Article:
Former POW Recognition Day
Former POW Recognition Day is a day that, while not as well-known as National POW/MIA Recognition Day, is just as important. The word “former” is the key to remembering the major difference between these two events honored every year on their respective days. The late Senator John McCain is a former POW. His memory and the memories of many others who came home from POW camps are on the minds of those who observe both holidays. And there are troops still unaccounted for to this day who should be remembered in the same manner as those who came home.
National Former Prisoner of War Recognition Day will be observed on Friday, April 9, 2021.
On National Former Prisoner of War Recognition Day, we honor the more than 500,000 American warriors captured while protecting our way of life. We pay tribute to these patriots for their unwavering and unrelenting spirit.
In every major conflict in our Nation’s history, American prisoners of war (POWs) have stared down our enemies, knowing at any moment their captors might torture them yet again or even kill them. These patriots, however, knew that they were fighting for something much larger than individual survival. They persevered for the sake of their fellow POWs, comrades in arms, families, and country.”
Excerpt of Presidential Proclamation on National Former Prisoner of War Recognition Day, 2020
National Former Prisoner of War Recognition Day
National Former Prisoner of War Recognition Day is a day to honor captured wartime service members who eventually came home. It is observed annually on April 9th, and commemorates the surrender of between 60,000 and 80,000 US and Filipino service members to the Imperial Japanese army at the Bataan Peninsula, Philippines in 1942.
The initial day of recognition was created by joint resolution during the 100th Congress, and was signed into law by President Ronald Reagan on April 8, 1987. A later joint resolution designated April 9, 1988 and April 9, 1989 as days of recognition, which President Reagan signed into law on March 28, 1988. The law requires that the sitting president issue an annual proclamation regarding observance of the day.
How to Observe #FormerPOWRecognitionDay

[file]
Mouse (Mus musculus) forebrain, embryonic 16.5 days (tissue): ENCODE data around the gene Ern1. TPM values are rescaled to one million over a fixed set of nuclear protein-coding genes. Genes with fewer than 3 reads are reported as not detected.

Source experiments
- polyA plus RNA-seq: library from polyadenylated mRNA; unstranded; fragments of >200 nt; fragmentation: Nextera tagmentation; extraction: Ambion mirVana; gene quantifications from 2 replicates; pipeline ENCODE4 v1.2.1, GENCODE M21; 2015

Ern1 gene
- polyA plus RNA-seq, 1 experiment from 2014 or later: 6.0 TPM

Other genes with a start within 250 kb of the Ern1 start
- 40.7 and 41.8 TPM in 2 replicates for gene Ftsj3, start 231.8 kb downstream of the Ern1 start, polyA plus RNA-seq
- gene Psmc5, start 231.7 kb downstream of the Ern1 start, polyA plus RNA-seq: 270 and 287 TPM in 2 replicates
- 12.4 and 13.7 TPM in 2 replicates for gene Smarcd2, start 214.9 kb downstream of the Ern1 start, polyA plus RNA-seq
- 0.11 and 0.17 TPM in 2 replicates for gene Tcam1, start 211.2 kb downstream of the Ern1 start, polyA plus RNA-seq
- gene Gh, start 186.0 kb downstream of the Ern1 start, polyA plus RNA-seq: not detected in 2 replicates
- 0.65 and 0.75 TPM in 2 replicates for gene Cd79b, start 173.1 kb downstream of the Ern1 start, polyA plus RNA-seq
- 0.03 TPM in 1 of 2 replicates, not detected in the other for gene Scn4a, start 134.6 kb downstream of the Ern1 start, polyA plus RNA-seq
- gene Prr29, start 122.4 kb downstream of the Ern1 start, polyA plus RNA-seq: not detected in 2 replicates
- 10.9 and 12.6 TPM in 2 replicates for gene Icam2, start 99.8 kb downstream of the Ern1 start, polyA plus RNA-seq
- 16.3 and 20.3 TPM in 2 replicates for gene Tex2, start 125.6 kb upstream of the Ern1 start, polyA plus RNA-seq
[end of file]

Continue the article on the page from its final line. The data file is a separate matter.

Government officials, veterans, civic and private organizations observe the day with ceremonies and events. Some states require organizations and government facilities to fly the POW/MIA flag on this day.
Honor former POWs by helping to organize events. Ensure your organization flies the POW/MIA flag. Volunteer to help a veteran organization. Use hash tag #FormerPOWRecognitionDay on social media and support others who do post their messages to help bring awareness to do this day.
National POW/MIA Recognition Day
National POW/MIA Recognition Day is a day of remembrance to honor wartime service members captured and/or missing who are still unaccounted for. While not a national holiday, it is annually observed through commemoration ceremonies and services held nationally on the 3rd Friday of September.
Across the country, military installations fly the National League of Families’ POW/MIA flag, while veterans hold rallies in several states. The Pentagon holds remembrance ceremonies, and other events are held both nationally and internationally: at state capitals, at war museums and memorials, at schools, on military installations, and so on.
National POW/MIA Recognition Day posters are also displayed in various public places to raise awareness about the ongoing efforts to bring POW and MIA service members home.
Private organizations, such as the VFW and the American Legion, also hold ceremonies.
The American Legion also implemented the POW/MIA Empty Chair Program at its National Convention.
This program involves having a designated empty chair at every official meeting, to serve as a visual and tangible reminder of all who are still held prisoner or are unaccounted for, and the continued effort to bring these service members home.